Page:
Jesus’ Unique Identity - Part 1


In our trek through The Apostles’ Creed we will take three weeks in visiting the Second Article. The Article begins, “I believe in Jesus Christ, his only Son, our Lord. He was conceived by the power of the Holy Spirit, and born of the virgin Mary.” And Luther’s explanation for this portion goes, “I believe that Jesus Christ – true God, Son of the Father from eternity, and true man, born of the Virgin Mary – is my Lord.”

The Second Article starts with the all-important conversation on the identity of Jesus. Everyone who has heard of the first century Nazarene has some image in their mind of Jesus. The question is, do our cherished images conform with the way our Lord is presented in the Scriptures?

Many today claim that too much is made theologically about Jesus’ identity. The claim continues that we need to pay more attention to what Jesus taught and of the example of his life. The idea continues, we should ask what Jesus would do. And if we can’t find an example in the Bible, we imagine what Jesus would do. And usually we imagine him being very soft and affirming.

The problem with the aforementioned is that Jesus himself seemed to think his unique identity mattered, as is demonstrated in passages like Matthew 16:13f. Furthermore, the New Testament writers seemed as concerned with what Jesus’ life uniquely accomplished by his death, resurrection and ascension as they did with what he taught and how he lived.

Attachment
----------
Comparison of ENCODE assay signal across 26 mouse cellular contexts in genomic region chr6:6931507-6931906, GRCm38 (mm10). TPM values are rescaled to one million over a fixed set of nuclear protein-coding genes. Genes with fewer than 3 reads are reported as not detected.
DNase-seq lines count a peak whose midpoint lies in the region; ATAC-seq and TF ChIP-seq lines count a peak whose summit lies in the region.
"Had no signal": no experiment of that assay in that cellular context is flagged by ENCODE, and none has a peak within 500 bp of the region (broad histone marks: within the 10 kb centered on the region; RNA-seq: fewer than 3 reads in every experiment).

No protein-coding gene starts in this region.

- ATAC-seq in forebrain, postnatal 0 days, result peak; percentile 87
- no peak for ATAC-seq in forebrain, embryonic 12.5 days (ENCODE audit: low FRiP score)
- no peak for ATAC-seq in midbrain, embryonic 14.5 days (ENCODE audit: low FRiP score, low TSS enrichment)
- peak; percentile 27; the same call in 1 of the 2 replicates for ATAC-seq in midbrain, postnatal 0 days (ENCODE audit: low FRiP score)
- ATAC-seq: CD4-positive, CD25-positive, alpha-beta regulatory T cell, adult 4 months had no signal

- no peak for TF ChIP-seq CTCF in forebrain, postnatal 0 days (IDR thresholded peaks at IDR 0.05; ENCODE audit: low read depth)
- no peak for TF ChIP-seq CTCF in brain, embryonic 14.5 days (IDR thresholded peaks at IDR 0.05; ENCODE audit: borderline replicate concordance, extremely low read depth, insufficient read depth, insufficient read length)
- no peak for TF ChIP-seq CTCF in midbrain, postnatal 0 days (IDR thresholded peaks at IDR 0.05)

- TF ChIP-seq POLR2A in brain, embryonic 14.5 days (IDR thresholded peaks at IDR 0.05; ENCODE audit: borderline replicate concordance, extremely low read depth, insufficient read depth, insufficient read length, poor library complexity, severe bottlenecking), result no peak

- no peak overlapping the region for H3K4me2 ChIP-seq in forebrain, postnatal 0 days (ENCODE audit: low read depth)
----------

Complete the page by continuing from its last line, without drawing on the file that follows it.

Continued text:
The Second Article begins by affirming the Biblical witness that Jesus was uniquely both God and man! He was both by virtue of his divine conception and his virginal birth to Mary. As man he could identify with frail humans diseased by sin and needing salvation. And also as man he could taste death. As God he could provide the satisfaction required for sins, and he could defeat and then swallow up death forever. His identity as the God/man is key to our salvation!

Since You Asked…

Do Lutherans Promote Private Confession?

“Confession has not been abolished by the preachers on our side. … The people are carefully instructed concerning the consolation of the Word of absolution (forgiveness) so that they may esteem it as a great and precious thing. It is not the voice of the man who speaks it, but it is the Word of God, who forgives sin, for it is spoken in God’s stead and by God’s command. …it is necessary for terrified consciences” (Augsburg Confession, XXV)

Confession has two parts: First that we confess our sins, and second, that we receive absolution, that is, forgiveness, from the Pastor as from God himself.